Searsport Shores Ocean Campground on Route 1 hosts the annual Fiber College of Maine Thursday through Sunday, Sept. 5 through 8, with 50-plus classes and 18 free demonstrations.

The largest fiber education gathering on the East Coast, Fiber College will be offering classes in everything from spinning to weaving, quilting to embroidery and wood carving to fly tying.  Instructors and students come from as far afield as Bali and New Brunswick and as close as Belfast and Montville. Pre-registration for classes is suggested but on-site registrations can be  accommodated if there are slots available in the classes.

The fourth annual KnitMaine-ia fashion show will begin Thursday at 5:30 p.m. Tickets are $10, which include a wine and cheese reception with live music following the show; and drawings for door prizes from various local shops. All monetary proceeds will benefit New Hope for Women.

Saturday night, the Searsport Historical Society will provide a chowder supper to attendees followed by a beach bonfire and music performed by Mark Aubertin of Monroe.  Prior to dinner, fiber book authors Gale Zucker, Judith Durant, Mary Lou Eagan, Katharine Cobey, Kristen TenDyke and Daina Taimina will be signing their books and showing some of the knit/crochet wear that fill the pages.

On the grounds all four days will be activities that do not require class registration. Dyer and designer Ellen Mason will mentor a dye tent where participants can either bring their own yarn, cloth, fiber to dye with inexpensive color shots or purchase material on site by the pound. Shot Glass Dye Jobs were developed by Mason, so first-time dyers and experienced artists alike will have success with single color and multiple color projects. She will be available for consultation on successful color combinations, techniques and application methods.

Professional photographer Zucker will offer low-cost individual sessions to those with a camera and an animal to photograph. Whether the camera is an iPhone or a high-end digital device, she will share tips and techniques for capturing the perfect picture.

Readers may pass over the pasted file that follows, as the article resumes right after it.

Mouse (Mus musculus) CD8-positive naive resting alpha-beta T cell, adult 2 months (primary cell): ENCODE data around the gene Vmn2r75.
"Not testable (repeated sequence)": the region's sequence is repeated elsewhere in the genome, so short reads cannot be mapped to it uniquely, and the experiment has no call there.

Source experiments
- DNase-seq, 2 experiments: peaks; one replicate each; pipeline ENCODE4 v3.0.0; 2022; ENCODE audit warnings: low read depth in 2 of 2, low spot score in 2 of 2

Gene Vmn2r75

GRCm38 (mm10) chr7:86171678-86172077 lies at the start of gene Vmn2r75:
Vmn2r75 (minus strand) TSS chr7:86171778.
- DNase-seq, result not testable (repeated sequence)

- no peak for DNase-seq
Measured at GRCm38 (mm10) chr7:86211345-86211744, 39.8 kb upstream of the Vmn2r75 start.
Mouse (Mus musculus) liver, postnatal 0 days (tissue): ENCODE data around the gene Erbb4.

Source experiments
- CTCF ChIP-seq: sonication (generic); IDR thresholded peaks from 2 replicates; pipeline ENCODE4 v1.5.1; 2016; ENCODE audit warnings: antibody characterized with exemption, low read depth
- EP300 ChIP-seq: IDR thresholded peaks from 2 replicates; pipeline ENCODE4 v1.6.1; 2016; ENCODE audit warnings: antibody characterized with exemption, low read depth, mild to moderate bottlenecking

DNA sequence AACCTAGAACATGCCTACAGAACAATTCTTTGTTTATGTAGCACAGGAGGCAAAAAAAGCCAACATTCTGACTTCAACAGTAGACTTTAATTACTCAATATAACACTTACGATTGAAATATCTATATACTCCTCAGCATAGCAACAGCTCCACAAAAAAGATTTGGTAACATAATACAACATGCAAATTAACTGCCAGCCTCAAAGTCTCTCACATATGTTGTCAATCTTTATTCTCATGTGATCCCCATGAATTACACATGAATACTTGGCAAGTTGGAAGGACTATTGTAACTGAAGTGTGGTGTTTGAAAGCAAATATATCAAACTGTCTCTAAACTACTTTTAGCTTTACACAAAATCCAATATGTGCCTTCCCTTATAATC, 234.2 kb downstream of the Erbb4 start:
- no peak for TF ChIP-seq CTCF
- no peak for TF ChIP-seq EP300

In another tent, free demonstrations are scheduled every hour and will include topics such as Journey Baskets, Japanese Silk Stenciling, Fly Tying and the Revival of the Navajo Churro Sheep.

The Shopper’s Boulevard will highlight small fiber working artists and offer supplies and goods generally not found in traditional storefronts. Most of the artists make space in their booths for demonstration material and the opportunity to try new techniques and tools with plenty of help is readily accessible.  Woodworkers Bill Forbes, Gary Kitchen and Tom Cote will have their lathes and woodworking tools for ongoing demonstrations of carving, fiber tool production and bowl turning.

Fiber College is an accessible event with handicapped parking and shuttle service when necessary. Attendees are asked to leave all animals at home, unless they are needed for a Zucker photo session. For more information and a complete schedule, visit FiberCollege.org.

Courier Publications’ A&E Editor Dagney C. Ernest can be reached at (207) 594-4401, ext. 115 or dernest@courierpublicationsllc.com.